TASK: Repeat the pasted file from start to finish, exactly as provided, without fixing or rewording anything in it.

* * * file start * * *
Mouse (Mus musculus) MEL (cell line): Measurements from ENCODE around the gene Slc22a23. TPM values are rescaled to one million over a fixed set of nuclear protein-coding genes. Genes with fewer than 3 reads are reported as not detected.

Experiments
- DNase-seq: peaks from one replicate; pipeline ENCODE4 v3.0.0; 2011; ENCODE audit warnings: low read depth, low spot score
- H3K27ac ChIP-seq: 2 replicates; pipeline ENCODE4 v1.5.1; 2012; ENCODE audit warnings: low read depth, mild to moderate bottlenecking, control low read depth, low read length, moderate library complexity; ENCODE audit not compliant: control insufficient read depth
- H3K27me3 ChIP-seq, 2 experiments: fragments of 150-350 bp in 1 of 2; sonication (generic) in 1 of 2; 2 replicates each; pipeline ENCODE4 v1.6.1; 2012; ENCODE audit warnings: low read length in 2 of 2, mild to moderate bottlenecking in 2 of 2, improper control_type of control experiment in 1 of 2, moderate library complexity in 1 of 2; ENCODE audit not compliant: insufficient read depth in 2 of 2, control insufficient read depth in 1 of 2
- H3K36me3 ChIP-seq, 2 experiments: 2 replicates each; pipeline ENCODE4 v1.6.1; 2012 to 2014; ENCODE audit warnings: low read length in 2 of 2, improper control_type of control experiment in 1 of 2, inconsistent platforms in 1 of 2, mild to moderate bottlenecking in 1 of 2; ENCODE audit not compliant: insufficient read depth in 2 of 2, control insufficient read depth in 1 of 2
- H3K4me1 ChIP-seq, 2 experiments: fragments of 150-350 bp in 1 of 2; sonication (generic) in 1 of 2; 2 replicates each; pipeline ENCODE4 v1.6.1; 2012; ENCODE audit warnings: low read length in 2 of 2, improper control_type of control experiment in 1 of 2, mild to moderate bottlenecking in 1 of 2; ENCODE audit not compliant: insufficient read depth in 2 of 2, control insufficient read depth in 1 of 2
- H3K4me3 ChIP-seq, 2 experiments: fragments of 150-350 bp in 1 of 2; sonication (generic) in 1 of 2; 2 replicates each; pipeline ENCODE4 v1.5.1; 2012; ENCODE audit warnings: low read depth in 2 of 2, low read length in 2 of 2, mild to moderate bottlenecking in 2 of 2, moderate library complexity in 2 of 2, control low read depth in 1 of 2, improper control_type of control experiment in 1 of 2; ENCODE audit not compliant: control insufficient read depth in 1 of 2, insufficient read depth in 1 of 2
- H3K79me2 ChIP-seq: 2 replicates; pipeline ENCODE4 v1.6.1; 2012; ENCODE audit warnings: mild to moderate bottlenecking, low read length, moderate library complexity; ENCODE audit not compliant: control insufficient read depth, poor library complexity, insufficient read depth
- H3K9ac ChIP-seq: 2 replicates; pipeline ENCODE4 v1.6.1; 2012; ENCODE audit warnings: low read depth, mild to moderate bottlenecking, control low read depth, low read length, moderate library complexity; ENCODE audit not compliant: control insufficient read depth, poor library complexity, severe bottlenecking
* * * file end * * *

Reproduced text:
Mouse (Mus musculus) MEL (cell line): Measurements from ENCODE around the gene Slc22a23. TPM values are rescaled to one million over a fixed set of nuclear protein-coding genes. Genes with fewer than 3 reads are reported as not detected.

Experiments
- DNase-seq: peaks from one replicate; pipeline ENCODE4 v3.0.0; 2011; ENCODE audit warnings: low read depth, low spot score
- H3K27ac ChIP-seq: 2 replicates; pipeline ENCODE4 v1.5.1; 2012; ENCODE audit warnings: low read depth, mild to moderate bottlenecking, control low read depth, low read length, moderate library complexity; ENCODE audit not compliant: control insufficient read depth
- H3K27me3 ChIP-seq, 2 experiments: fragments of 150-350 bp in 1 of 2; sonication (generic) in 1 of 2; 2 replicates each; pipeline ENCODE4 v1.6.1; 2012; ENCODE audit warnings: low read length in 2 of 2, mild to moderate bottlenecking in 2 of 2, improper control_type of control experiment in 1 of 2, moderate library complexity in 1 of 2; ENCODE audit not compliant: insufficient read depth in 2 of 2, control insufficient read depth in 1 of 2
- H3K36me3 ChIP-seq, 2 experiments: 2 replicates each; pipeline ENCODE4 v1.6.1; 2012 to 2014; ENCODE audit warnings: low read length in 2 of 2, improper control_type of control experiment in 1 of 2, inconsistent platforms in 1 of 2, mild to moderate bottlenecking in 1 of 2; ENCODE audit not compliant: insufficient read depth in 2 of 2, control insufficient read depth in 1 of 2
- H3K4me1 ChIP-seq, 2 experiments: fragments of 150-350 bp in 1 of 2; sonication (generic) in 1 of 2; 2 replicates each; pipeline ENCODE4 v1.6.1; 2012; ENCODE audit warnings: low read length in 2 of 2, improper control_type of control experiment in 1 of 2, mild to moderate bottlenecking in 1 of 2; ENCODE audit not compliant: insufficient read depth in 2 of 2, control insufficient read depth in 1 of 2
- H3K4me3 ChIP-seq, 2 experiments: fragments of 150-350 bp in 1 of 2; sonication (generic) in 1 of 2; 2 replicates each; pipeline ENCODE4 v1.5.1; 2012; ENCODE audit warnings: low read depth in 2 of 2, low read length in 2 of 2, mild to moderate bottlenecking in 2 of 2, moderate library complexity in 2 of 2, control low read depth in 1 of 2, improper control_type of control experiment in 1 of 2; ENCODE audit not compliant: control insufficient read depth in 1 of 2, insufficient read depth in 1 of 2
- H3K79me2 ChIP-seq: 2 replicates; pipeline ENCODE4 v1.6.1; 2012; ENCODE audit warnings: mild to moderate bottlenecking, low read length, moderate library complexity; ENCODE audit not compliant: control insufficient read depth, poor library complexity, insufficient read depth
- H3K9ac ChIP-seq: 2 replicates; pipeline ENCODE4 v1.6.1; 2012; ENCODE audit warnings: low read depth, mild to moderate bottlenecking, control low read depth, low read length, moderate library complexity; ENCODE audit not compliant: control insufficient read depth, poor library complexity, severe bottlenecking